Occasionally, you run into someone who brings some external issues “onto the mat” as the saying goes. Once, I was performing a technique called “nikyo” (Hold your hand out as if to shake someone’s hand, then flip it over so the little finger is uppermost. Now grab that hand with your other hand, thumb on top, and try to bring the first hand’s wrist to your body, with the little finger going up to your nose—that’s nikyo). My uke straightened his arm, went down toward the ground, but tried to grab my leg, to maybe lift me off the ground. I automatically shifted my grip and brought my elbow over his in a related technique called ryokyo. Ryokyo is usually considered a knife taking technique because it is not at all kind; it takes power from hyperextending uke’s elbow. My uke forgot all about lifting my leg, since he was suddenly very concerned about not having his elbow dislocated.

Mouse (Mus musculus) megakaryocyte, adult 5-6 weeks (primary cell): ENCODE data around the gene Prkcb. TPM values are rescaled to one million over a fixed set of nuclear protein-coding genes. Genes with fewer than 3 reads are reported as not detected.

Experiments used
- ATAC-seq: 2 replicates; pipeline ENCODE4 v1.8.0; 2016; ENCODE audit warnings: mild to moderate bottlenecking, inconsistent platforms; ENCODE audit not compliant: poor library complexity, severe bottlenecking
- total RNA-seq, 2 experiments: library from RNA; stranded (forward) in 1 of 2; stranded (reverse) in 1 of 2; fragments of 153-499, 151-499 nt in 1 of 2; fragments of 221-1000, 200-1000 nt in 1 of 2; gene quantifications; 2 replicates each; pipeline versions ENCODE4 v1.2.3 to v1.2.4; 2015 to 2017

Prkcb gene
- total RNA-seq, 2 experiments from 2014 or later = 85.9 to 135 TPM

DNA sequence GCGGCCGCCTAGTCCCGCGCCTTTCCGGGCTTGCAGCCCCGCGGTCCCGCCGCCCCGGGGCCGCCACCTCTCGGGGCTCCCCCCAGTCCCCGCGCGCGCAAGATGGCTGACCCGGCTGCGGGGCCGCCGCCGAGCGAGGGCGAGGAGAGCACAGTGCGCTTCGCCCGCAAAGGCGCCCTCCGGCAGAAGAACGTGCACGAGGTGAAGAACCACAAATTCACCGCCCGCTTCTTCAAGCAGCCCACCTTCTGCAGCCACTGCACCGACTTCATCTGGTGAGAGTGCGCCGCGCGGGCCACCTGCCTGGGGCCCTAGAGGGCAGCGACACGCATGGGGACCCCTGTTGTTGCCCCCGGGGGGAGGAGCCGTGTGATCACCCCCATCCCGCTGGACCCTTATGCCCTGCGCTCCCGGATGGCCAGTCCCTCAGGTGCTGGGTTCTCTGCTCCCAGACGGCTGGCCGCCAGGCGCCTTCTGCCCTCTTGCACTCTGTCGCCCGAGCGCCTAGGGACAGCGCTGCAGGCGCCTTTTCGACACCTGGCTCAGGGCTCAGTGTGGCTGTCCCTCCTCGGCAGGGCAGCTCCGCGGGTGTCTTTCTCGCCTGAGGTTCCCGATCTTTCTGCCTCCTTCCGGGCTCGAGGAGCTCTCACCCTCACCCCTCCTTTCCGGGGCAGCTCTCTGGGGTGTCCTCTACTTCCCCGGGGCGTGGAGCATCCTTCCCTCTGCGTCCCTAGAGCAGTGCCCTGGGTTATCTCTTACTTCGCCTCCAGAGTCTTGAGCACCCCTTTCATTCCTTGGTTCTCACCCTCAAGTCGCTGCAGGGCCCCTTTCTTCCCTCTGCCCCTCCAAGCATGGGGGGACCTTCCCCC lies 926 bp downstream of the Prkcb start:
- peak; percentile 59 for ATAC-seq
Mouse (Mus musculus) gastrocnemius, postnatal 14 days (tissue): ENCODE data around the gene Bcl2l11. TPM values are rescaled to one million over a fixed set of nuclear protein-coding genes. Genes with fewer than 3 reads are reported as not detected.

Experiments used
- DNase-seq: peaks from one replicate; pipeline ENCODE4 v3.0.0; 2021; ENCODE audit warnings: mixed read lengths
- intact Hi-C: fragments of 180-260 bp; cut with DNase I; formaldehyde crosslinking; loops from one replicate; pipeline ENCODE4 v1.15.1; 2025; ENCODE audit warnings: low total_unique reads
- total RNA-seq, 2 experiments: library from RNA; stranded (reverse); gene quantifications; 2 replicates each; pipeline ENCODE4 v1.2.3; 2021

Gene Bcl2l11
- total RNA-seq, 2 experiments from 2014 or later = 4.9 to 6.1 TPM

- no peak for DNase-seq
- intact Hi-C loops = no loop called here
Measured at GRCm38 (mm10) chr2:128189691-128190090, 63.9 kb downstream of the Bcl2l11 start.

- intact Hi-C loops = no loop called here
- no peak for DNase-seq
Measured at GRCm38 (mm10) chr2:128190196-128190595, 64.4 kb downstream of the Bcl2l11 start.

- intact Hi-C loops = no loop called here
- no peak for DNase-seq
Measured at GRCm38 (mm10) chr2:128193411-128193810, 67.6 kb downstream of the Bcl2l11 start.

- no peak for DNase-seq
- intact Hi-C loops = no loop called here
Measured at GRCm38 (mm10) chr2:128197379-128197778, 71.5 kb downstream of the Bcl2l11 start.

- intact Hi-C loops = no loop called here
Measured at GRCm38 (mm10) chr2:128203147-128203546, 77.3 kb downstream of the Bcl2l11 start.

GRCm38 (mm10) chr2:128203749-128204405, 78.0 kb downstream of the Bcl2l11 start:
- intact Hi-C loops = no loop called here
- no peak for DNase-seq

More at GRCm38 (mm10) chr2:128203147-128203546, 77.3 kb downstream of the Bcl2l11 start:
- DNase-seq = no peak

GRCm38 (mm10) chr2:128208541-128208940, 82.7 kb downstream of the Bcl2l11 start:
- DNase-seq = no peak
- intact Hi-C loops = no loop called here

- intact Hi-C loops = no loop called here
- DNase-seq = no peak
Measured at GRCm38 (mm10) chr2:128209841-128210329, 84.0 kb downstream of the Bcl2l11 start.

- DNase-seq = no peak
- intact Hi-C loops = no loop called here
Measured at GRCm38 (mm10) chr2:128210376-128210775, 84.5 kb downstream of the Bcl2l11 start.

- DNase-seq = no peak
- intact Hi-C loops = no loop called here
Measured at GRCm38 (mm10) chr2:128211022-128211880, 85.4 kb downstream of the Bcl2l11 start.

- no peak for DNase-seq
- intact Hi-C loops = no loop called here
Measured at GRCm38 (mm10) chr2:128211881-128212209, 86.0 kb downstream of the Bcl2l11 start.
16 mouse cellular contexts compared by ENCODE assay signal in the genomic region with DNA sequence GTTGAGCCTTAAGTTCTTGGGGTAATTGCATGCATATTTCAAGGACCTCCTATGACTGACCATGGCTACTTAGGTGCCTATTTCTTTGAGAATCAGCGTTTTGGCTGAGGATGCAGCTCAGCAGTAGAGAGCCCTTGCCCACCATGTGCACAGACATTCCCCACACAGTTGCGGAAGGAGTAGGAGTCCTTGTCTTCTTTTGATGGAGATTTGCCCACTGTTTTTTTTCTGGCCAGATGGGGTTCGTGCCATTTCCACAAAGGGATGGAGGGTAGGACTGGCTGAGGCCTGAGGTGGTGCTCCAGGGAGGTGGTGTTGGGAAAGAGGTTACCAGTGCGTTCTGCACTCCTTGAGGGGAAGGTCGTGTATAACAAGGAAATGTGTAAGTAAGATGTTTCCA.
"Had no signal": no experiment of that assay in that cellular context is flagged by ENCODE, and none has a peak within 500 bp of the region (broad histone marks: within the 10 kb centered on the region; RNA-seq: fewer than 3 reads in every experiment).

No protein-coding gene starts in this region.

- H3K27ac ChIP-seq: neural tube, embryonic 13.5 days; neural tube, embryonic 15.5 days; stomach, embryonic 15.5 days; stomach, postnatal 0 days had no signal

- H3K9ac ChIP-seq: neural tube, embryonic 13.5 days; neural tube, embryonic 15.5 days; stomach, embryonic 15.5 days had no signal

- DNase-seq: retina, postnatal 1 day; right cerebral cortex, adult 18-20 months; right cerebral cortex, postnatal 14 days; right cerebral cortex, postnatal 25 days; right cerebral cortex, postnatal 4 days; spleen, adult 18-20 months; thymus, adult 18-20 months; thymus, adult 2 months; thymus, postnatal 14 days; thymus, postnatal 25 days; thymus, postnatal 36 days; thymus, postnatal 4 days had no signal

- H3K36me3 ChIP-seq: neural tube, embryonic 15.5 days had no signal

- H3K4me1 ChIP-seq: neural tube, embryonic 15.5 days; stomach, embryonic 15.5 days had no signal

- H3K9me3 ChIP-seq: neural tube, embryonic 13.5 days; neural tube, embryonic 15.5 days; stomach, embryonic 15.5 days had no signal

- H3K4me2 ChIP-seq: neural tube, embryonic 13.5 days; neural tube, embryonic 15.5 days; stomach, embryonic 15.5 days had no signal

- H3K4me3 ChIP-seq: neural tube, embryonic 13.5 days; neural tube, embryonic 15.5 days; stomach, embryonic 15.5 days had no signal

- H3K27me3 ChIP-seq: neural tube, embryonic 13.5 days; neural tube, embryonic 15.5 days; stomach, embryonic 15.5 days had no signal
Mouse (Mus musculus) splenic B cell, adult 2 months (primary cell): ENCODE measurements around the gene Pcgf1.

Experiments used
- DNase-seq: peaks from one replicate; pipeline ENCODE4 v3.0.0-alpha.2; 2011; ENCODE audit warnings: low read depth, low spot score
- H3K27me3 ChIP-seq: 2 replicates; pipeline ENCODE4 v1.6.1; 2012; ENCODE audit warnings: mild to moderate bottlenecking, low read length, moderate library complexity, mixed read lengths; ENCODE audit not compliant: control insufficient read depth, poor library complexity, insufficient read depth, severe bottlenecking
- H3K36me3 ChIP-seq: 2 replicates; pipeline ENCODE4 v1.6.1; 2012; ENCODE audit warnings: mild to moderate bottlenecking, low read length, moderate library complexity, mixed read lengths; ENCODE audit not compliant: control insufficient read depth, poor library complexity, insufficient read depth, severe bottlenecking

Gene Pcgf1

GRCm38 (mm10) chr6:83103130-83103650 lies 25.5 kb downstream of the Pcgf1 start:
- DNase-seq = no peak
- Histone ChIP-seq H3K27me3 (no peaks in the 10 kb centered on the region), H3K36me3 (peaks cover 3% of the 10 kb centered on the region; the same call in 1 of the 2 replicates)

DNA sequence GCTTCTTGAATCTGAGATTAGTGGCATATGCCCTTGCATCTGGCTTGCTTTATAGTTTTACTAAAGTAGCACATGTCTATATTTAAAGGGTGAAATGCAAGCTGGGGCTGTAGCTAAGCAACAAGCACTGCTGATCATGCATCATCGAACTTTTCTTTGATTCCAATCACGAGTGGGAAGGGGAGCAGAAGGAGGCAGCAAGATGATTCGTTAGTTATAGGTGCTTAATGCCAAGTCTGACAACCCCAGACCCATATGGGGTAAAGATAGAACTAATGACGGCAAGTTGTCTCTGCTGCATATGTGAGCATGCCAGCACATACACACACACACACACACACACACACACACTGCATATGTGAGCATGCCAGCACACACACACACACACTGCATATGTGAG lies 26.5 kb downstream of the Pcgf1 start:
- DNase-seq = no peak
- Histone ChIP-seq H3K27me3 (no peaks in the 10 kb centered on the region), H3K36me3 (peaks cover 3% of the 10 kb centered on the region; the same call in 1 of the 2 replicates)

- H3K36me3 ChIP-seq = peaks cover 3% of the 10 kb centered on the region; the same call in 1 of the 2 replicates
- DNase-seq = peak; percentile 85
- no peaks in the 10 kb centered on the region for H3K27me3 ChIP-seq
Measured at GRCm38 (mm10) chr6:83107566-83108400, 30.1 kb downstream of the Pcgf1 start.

I might not have done it if I’d thought about it, but then again, the point of the training is to teach your body how to do those things. Your thinking has to catch up later.

I’ve been in a number of physical fights in my life, but I’m not sure if I’d classify any of them as “real.” The vast majority of fights are about dominance in one way or another, stopping well short of serious injury, because that isn’t the point of them. In fact, they usually end when one or the other party threatens real injury. On the other hand, I have witnessed fights that were deadly serious, that would not end until someone was badly injured, dead, or the cops showed up. When someone who is used to the one sort runs into someone who is prone to the other sort, Very Bad Things can happen.

I have some confidence in my own ability to Do the Right Thing, if pressed, but also the fear that I nevertheless might fail to react properly. So whether or not aikido would aid me in a "real fight" is an open question. What I do know is that I will expend considerable effort to insure that I never get the answer to that question.